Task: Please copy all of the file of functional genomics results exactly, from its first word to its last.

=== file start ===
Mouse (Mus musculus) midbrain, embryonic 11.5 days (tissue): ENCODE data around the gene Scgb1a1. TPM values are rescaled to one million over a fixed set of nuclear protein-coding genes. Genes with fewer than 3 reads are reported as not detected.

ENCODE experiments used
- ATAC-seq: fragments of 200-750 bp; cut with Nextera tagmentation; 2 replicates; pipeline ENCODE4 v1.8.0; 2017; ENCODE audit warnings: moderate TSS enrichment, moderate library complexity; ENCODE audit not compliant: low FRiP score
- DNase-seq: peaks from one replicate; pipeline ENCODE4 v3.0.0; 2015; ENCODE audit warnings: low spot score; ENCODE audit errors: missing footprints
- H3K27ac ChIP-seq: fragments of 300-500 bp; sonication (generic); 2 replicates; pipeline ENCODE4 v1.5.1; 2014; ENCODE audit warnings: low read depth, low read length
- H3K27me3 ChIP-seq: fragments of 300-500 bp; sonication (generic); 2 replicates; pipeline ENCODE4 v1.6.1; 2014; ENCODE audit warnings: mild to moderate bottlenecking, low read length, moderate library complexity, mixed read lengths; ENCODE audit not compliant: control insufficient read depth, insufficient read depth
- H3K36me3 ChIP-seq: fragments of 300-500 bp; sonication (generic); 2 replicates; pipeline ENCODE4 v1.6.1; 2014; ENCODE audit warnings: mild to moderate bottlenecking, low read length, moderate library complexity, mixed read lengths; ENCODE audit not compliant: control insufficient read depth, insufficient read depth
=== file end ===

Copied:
Mouse (Mus musculus) midbrain, embryonic 11.5 days (tissue): ENCODE data around the gene Scgb1a1. TPM values are rescaled to one million over a fixed set of nuclear protein-coding genes. Genes with fewer than 3 reads are reported as not detected.

ENCODE experiments used
- ATAC-seq: fragments of 200-750 bp; cut with Nextera tagmentation; 2 replicates; pipeline ENCODE4 v1.8.0; 2017; ENCODE audit warnings: moderate TSS enrichment, moderate library complexity; ENCODE audit not compliant: low FRiP score
- DNase-seq: peaks from one replicate; pipeline ENCODE4 v3.0.0; 2015; ENCODE audit warnings: low spot score; ENCODE audit errors: missing footprints
- H3K27ac ChIP-seq: fragments of 300-500 bp; sonication (generic); 2 replicates; pipeline ENCODE4 v1.5.1; 2014; ENCODE audit warnings: low read depth, low read length
- H3K27me3 ChIP-seq: fragments of 300-500 bp; sonication (generic); 2 replicates; pipeline ENCODE4 v1.6.1; 2014; ENCODE audit warnings: mild to moderate bottlenecking, low read length, moderate library complexity, mixed read lengths; ENCODE audit not compliant: control insufficient read depth, insufficient read depth
- H3K36me3 ChIP-seq: fragments of 300-500 bp; sonication (generic); 2 replicates; pipeline ENCODE4 v1.6.1; 2014; ENCODE audit warnings: mild to moderate bottlenecking, low read length, moderate library complexity, mixed read lengths; ENCODE audit not compliant: control insufficient read depth, insufficient read depth